Mark Schultz asked if someone could, "explain this to me like I'm a six year old."

Geoff Zeamer recommends not to vote on something that is not specific.

Stacy Raffi, remembering a lesson of measure, measure, measure, then cut, recommended taking the time to figure out what we want.

Jay Marsden recommends not nibbling at the edges of the plan. The question is how can we improve the safety? Regarding safety, parking and traffic flow, he suggests we look to the engineers.

Mary Greendale said that that the Board of Selectmen did not engage the public. The Downtown Visioning Survey identified a wish to preserve the look of the downtown. She is not against traffic lights in the downtown. She quoted from a study of walkability in downtowns that "Smooth traffic has made our downtowns places that you can get to, but when you get there there's nothing there." The Visioning Committee recommended not to narrow the sidewalks. Mary Greendale used the downtown traffic modifications of Westwood, Medfield and Wellesley to illustrate how a differing visions in each of the towns manifested.  Wellesley did it right: wide sidewalks and traffic limited to two lanes. "It must have cost a lot of money, she said, but if this is what we want there are knock offs -- for everything. What look are we looking for?  She suggested that we think about what is going to make the businesses happy, very happy. I don't want to lose momentum. Let's not wait any longer to make the streets safe. She would like to create a committee to work on this. But, she said, let's help pedestrians, first. She suggest signs with flashing lights. We already have the signs they just need $8000 - 12,000 for wiring.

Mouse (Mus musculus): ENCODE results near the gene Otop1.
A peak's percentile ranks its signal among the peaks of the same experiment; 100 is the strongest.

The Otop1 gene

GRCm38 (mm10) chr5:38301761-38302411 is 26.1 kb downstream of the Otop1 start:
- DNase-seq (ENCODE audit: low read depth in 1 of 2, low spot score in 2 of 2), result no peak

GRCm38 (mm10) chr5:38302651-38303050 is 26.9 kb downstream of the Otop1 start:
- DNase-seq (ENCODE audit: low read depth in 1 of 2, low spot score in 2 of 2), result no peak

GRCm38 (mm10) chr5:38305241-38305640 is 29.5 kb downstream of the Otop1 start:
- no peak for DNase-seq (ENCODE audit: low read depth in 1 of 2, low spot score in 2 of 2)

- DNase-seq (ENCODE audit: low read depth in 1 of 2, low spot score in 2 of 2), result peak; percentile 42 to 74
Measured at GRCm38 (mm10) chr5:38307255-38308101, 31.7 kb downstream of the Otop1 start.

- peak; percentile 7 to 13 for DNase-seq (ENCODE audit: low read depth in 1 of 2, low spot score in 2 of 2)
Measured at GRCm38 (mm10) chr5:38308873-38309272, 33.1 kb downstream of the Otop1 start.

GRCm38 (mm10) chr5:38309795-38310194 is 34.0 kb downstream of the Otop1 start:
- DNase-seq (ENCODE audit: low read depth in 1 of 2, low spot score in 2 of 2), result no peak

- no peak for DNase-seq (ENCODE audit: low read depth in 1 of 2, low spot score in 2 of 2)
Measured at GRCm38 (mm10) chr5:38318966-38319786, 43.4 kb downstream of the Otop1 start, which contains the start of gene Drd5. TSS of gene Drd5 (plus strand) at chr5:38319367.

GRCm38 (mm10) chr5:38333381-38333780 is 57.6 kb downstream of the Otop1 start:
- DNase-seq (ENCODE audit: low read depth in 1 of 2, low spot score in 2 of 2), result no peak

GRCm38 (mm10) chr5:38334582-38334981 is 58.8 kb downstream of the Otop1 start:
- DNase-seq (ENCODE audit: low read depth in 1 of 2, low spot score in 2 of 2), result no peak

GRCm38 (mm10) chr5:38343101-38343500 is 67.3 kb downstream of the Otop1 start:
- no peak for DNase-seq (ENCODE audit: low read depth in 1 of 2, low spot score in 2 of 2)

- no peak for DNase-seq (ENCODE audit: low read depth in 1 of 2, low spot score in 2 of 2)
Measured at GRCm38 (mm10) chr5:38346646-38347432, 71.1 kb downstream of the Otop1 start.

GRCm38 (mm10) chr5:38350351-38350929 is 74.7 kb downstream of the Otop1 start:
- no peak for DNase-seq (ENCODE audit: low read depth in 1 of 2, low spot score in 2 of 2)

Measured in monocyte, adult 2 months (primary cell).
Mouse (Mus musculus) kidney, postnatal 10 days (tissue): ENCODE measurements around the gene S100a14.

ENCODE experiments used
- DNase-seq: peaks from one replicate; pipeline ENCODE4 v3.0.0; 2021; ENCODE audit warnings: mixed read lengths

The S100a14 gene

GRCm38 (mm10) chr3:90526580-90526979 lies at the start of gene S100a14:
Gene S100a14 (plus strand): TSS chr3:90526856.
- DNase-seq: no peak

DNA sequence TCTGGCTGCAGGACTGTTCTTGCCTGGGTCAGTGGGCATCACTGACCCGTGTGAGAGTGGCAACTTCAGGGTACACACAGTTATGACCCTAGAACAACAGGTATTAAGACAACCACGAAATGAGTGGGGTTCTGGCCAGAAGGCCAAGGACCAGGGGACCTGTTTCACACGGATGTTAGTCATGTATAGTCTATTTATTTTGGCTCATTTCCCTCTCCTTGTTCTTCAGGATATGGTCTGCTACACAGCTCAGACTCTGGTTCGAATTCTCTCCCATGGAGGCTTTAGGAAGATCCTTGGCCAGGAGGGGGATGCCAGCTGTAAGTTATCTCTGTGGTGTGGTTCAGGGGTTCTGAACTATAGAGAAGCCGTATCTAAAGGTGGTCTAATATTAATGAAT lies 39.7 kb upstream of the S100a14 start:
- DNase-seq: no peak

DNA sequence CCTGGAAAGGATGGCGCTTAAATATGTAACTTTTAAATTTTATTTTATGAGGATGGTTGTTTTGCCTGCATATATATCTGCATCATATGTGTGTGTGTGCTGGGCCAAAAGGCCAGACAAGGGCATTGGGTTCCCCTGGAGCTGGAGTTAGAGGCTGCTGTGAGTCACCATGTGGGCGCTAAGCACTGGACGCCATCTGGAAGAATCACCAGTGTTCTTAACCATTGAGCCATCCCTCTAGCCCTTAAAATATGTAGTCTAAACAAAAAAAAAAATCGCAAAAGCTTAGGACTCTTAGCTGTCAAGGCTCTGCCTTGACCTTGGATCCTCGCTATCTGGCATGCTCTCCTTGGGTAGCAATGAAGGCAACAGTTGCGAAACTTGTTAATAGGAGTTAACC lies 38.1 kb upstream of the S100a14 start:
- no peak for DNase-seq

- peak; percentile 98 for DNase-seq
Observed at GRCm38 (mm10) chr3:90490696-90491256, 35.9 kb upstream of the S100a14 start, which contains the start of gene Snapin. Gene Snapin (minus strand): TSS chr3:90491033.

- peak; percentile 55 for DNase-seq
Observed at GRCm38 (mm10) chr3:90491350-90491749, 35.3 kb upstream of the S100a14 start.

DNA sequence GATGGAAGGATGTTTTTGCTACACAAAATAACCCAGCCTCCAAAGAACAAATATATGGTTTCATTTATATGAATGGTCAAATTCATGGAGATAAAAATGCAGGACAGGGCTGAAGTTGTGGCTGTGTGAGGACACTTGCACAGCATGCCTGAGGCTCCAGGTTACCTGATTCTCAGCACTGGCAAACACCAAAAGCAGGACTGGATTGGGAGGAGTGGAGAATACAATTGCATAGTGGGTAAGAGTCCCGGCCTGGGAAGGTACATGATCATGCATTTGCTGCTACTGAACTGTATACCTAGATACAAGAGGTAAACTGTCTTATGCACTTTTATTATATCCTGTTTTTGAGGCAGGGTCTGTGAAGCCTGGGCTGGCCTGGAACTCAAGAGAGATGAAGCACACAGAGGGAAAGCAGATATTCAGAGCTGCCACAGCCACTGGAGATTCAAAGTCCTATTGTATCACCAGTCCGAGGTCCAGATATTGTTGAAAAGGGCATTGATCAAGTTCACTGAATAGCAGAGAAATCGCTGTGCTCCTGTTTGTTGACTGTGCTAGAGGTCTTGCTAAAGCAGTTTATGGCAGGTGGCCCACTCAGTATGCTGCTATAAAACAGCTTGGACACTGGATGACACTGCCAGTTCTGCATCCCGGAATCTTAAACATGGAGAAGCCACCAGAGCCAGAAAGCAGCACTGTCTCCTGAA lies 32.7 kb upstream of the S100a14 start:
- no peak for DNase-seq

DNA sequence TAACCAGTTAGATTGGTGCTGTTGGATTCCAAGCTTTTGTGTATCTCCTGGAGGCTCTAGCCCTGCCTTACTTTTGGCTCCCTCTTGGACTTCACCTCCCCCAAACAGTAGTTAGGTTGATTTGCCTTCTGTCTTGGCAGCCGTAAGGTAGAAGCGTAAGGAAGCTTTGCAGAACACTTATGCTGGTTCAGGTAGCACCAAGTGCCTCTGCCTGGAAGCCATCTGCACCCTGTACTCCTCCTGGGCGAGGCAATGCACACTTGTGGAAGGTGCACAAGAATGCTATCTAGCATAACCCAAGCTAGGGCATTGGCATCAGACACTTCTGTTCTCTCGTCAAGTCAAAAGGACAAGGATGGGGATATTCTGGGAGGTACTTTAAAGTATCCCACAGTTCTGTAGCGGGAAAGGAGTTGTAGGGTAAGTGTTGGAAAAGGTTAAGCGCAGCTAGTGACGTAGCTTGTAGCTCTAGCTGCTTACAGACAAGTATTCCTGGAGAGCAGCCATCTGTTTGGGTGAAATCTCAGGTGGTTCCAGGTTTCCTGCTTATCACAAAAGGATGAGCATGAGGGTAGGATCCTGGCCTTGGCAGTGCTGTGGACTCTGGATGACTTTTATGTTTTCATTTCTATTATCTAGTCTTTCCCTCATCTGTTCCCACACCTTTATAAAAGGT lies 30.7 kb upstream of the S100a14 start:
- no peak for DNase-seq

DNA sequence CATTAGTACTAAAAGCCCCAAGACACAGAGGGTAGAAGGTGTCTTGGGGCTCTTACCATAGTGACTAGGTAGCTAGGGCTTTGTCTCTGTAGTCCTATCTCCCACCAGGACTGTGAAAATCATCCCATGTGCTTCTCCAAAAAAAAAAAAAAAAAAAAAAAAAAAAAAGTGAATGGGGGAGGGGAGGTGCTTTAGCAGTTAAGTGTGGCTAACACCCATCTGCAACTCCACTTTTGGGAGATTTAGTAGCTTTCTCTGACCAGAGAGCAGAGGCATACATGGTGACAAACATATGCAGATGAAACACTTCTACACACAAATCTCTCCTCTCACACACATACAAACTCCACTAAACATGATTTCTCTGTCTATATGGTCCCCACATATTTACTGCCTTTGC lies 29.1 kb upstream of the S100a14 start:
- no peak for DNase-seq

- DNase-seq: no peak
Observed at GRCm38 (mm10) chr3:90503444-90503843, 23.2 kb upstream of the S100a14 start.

Bill George, former Holliston Chief of Police, was involved in the 1995 one. He suggests that we need to keep to the eye of the tiger -- traffic lights.

With much discussion, into overtime, Article 27 was amended to form a committee made up of various town board members and townspeople to come up with a plan, or, at least, a vision for downtown. And in the meantime, to improve pedestrian safety in the Washington and Central Sts. intersection, flashing signs, paid for out of the Department of Public Works budget, will alert drivers to pedestrians in the crosswalk. Article 27 as amended was approved.

Town Meeting continues, tonight, same place, same time, 7:30pm at the HHS Auditorium. See you there.




















Comments (3)

No lights? Didn't the town spend money on a study? Whats next?

Bob | 2015-05-07 14:09:15

I couldn't agree more with previous poster. Thank you, Ken, you are appreciated!

Sue A. | 2015-05-07 12:40:56

I am so, so grateful that we have Ken Szajda. He is the voice of rational, fiscal responsibility. He understands the costs, and the rules, and calmly and patiently explains things over and over again. Kudos to Ken.

A fan | 2015-05-06 15:12:20